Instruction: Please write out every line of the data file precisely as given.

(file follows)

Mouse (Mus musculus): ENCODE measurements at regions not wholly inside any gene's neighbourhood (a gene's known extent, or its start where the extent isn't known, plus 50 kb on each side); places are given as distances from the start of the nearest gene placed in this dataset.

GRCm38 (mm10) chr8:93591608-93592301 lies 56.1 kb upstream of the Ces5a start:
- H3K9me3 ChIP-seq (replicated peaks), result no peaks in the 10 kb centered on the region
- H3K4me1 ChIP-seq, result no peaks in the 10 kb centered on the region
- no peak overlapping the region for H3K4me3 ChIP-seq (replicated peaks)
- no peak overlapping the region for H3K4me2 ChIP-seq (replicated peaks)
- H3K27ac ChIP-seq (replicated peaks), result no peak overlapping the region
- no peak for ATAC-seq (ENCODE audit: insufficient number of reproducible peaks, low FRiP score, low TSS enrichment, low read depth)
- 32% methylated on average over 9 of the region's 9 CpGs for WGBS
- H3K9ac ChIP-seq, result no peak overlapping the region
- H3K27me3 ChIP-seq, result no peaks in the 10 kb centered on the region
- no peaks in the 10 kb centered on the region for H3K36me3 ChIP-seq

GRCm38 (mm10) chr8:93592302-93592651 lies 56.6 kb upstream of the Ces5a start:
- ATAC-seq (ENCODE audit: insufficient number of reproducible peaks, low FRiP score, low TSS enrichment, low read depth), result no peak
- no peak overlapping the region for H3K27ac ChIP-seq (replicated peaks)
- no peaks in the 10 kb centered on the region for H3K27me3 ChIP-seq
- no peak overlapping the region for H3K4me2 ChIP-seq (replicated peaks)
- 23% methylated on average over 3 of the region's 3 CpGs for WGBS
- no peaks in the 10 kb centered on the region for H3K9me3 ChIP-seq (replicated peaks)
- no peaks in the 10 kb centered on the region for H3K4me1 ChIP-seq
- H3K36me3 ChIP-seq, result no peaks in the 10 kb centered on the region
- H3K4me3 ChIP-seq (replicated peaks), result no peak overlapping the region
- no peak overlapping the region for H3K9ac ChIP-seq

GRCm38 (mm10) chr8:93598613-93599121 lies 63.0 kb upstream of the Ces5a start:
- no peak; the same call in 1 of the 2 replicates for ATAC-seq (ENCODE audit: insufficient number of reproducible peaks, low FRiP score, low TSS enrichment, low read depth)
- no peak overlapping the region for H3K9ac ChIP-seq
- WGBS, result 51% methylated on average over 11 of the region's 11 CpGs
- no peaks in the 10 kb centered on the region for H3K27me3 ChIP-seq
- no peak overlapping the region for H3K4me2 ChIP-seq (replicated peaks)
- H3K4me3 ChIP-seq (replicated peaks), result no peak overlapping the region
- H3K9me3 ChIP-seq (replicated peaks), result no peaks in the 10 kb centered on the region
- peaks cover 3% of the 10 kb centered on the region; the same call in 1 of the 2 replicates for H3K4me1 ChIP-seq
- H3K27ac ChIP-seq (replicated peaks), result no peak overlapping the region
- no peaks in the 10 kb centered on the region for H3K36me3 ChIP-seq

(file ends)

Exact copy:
Mouse (Mus musculus): ENCODE measurements at regions not wholly inside any gene's neighbourhood (a gene's known extent, or its start where the extent isn't known, plus 50 kb on each side); places are given as distances from the start of the nearest gene placed in this dataset.

GRCm38 (mm10) chr8:93591608-93592301 lies 56.1 kb upstream of the Ces5a start:
- H3K9me3 ChIP-seq (replicated peaks), result no peaks in the 10 kb centered on the region
- H3K4me1 ChIP-seq, result no peaks in the 10 kb centered on the region
- no peak overlapping the region for H3K4me3 ChIP-seq (replicated peaks)
- no peak overlapping the region for H3K4me2 ChIP-seq (replicated peaks)
- H3K27ac ChIP-seq (replicated peaks), result no peak overlapping the region
- no peak for ATAC-seq (ENCODE audit: insufficient number of reproducible peaks, low FRiP score, low TSS enrichment, low read depth)
- 32% methylated on average over 9 of the region's 9 CpGs for WGBS
- H3K9ac ChIP-seq, result no peak overlapping the region
- H3K27me3 ChIP-seq, result no peaks in the 10 kb centered on the region
- no peaks in the 10 kb centered on the region for H3K36me3 ChIP-seq

GRCm38 (mm10) chr8:93592302-93592651 lies 56.6 kb upstream of the Ces5a start:
- ATAC-seq (ENCODE audit: insufficient number of reproducible peaks, low FRiP score, low TSS enrichment, low read depth), result no peak
- no peak overlapping the region for H3K27ac ChIP-seq (replicated peaks)
- no peaks in the 10 kb centered on the region for H3K27me3 ChIP-seq
- no peak overlapping the region for H3K4me2 ChIP-seq (replicated peaks)
- 23% methylated on average over 3 of the region's 3 CpGs for WGBS
- no peaks in the 10 kb centered on the region for H3K9me3 ChIP-seq (replicated peaks)
- no peaks in the 10 kb centered on the region for H3K4me1 ChIP-seq
- H3K36me3 ChIP-seq, result no peaks in the 10 kb centered on the region
- H3K4me3 ChIP-seq (replicated peaks), result no peak overlapping the region
- no peak overlapping the region for H3K9ac ChIP-seq

GRCm38 (mm10) chr8:93598613-93599121 lies 63.0 kb upstream of the Ces5a start:
- no peak; the same call in 1 of the 2 replicates for ATAC-seq (ENCODE audit: insufficient number of reproducible peaks, low FRiP score, low TSS enrichment, low read depth)
- no peak overlapping the region for H3K9ac ChIP-seq
- WGBS, result 51% methylated on average over 11 of the region's 11 CpGs
- no peaks in the 10 kb centered on the region for H3K27me3 ChIP-seq
- no peak overlapping the region for H3K4me2 ChIP-seq (replicated peaks)
- H3K4me3 ChIP-seq (replicated peaks), result no peak overlapping the region
- H3K9me3 ChIP-seq (replicated peaks), result no peaks in the 10 kb centered on the region
- peaks cover 3% of the 10 kb centered on the region; the same call in 1 of the 2 replicates for H3K4me1 ChIP-seq
- H3K27ac ChIP-seq (replicated peaks), result no peak overlapping the region
- no peaks in the 10 kb centered on the region for H3K36me3 ChIP-seq